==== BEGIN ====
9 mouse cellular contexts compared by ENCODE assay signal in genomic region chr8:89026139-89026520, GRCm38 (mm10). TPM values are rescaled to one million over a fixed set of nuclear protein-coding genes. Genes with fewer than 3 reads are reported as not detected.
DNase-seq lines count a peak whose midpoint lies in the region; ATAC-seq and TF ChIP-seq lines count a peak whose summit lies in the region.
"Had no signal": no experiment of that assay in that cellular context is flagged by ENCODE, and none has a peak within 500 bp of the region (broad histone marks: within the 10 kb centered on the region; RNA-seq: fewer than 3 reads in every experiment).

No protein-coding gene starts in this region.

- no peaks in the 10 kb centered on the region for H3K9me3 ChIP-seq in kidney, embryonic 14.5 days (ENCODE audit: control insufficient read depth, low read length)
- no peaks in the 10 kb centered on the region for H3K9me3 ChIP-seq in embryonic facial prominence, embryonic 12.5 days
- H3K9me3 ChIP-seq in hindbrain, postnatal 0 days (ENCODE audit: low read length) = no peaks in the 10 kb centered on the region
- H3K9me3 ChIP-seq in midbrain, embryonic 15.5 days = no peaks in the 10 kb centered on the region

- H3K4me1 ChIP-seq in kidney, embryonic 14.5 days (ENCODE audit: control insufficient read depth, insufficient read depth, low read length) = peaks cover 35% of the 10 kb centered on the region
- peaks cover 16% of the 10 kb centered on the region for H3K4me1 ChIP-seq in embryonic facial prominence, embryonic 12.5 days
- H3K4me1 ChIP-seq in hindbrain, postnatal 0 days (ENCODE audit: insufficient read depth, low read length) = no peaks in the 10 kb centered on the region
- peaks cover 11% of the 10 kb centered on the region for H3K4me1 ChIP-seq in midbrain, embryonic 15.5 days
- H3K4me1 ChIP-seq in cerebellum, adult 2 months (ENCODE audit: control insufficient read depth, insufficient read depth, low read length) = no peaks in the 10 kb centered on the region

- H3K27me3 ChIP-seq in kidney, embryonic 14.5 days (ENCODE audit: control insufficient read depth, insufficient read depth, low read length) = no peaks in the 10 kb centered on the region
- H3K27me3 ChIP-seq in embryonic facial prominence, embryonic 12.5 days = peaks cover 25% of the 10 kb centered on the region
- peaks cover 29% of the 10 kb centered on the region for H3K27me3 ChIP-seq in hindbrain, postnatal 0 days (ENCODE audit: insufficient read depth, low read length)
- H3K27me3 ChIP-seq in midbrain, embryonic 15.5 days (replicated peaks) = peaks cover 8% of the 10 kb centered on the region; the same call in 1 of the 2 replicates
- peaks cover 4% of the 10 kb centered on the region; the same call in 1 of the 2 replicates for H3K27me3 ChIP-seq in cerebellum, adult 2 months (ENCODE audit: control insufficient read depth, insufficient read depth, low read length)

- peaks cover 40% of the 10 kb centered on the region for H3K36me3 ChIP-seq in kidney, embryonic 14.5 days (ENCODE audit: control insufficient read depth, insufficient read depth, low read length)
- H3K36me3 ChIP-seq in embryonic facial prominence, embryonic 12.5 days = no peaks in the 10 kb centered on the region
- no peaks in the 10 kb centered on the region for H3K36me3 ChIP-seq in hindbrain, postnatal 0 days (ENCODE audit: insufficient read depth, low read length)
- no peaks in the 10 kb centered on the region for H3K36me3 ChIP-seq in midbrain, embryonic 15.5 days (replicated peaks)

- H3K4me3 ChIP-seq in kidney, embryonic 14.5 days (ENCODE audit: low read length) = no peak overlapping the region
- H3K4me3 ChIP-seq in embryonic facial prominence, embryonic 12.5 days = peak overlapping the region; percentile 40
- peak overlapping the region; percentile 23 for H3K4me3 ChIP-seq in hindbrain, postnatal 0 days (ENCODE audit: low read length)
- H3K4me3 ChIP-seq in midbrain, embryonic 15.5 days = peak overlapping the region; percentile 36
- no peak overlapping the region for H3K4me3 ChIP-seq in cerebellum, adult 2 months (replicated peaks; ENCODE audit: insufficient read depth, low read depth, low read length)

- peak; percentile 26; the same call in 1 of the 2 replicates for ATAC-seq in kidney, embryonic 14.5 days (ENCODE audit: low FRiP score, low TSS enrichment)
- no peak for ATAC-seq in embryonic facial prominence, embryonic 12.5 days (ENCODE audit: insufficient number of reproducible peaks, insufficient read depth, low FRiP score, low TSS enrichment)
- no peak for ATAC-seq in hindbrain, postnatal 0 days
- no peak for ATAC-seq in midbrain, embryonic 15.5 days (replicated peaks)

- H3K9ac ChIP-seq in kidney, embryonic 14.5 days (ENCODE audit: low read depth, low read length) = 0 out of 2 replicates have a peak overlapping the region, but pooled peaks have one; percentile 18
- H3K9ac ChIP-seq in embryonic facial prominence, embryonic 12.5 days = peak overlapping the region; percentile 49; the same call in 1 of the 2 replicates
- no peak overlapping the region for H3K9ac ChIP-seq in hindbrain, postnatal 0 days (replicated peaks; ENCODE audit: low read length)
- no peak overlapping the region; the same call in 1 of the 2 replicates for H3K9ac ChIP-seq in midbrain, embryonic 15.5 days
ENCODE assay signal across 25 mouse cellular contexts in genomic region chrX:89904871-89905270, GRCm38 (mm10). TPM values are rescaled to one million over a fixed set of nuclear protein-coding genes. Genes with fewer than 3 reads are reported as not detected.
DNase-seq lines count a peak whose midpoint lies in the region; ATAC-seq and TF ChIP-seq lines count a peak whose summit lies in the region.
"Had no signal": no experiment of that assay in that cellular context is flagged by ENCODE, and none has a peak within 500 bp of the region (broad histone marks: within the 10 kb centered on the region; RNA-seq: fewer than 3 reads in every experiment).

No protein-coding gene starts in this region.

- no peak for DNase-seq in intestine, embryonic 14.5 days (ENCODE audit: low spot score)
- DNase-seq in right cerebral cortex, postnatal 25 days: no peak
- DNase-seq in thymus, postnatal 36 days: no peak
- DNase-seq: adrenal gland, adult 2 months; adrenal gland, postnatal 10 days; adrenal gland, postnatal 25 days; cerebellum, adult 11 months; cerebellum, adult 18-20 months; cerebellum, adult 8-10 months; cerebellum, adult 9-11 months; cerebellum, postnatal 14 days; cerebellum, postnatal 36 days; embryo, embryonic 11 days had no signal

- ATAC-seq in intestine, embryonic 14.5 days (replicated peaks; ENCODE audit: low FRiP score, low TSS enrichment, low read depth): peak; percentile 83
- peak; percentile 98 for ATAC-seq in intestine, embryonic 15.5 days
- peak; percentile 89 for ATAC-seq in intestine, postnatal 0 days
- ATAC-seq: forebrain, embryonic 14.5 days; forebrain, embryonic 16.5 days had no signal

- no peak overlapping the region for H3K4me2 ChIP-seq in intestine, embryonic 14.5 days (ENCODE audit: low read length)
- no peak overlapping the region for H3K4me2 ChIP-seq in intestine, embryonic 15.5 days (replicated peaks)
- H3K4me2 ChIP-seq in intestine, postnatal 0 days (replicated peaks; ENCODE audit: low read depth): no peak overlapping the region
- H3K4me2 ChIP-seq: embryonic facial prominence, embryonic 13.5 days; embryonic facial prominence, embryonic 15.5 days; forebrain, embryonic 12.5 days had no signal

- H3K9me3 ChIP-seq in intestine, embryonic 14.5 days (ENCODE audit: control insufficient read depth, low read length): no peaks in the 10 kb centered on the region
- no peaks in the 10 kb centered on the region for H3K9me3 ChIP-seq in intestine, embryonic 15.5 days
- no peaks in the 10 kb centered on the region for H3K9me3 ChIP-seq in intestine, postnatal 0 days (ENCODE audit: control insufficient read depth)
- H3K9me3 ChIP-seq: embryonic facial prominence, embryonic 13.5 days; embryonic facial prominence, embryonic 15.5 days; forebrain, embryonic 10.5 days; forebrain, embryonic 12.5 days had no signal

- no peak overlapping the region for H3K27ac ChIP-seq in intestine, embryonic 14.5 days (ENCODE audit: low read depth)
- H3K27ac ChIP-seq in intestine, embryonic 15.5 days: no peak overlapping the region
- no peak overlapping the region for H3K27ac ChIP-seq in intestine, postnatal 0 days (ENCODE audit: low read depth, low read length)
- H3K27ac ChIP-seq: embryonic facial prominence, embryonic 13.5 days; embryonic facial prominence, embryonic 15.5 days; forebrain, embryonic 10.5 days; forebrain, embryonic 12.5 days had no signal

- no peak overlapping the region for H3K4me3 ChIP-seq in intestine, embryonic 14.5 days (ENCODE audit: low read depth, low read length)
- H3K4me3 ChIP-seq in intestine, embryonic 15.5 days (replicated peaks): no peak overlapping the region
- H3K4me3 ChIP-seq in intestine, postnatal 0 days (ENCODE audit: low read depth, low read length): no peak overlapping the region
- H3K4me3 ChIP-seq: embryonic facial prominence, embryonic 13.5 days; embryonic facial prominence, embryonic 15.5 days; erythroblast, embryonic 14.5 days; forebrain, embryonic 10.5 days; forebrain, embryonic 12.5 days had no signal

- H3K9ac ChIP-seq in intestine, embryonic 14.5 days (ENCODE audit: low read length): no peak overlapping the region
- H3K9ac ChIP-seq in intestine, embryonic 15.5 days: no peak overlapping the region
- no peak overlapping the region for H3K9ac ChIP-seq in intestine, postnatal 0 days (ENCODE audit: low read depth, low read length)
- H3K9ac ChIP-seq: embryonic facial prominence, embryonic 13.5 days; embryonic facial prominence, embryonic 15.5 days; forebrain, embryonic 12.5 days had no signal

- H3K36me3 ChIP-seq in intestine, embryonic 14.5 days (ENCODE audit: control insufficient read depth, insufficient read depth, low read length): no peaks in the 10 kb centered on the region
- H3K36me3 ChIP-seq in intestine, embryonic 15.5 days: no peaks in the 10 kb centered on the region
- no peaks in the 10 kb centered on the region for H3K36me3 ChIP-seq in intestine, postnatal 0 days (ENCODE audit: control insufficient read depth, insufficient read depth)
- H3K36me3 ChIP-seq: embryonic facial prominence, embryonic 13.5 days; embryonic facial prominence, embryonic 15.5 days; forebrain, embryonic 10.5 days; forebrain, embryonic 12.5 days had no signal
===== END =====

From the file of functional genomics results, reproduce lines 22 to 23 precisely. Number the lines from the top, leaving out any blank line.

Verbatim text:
- no peaks in the 10 kb centered on the region for H3K36me3 ChIP-seq in midbrain, embryonic 15.5 days (replicated peaks)

- H3K4me3 ChIP-seq in kidney, embryonic 14.5 days (ENCODE audit: low read length) = no peak overlapping the region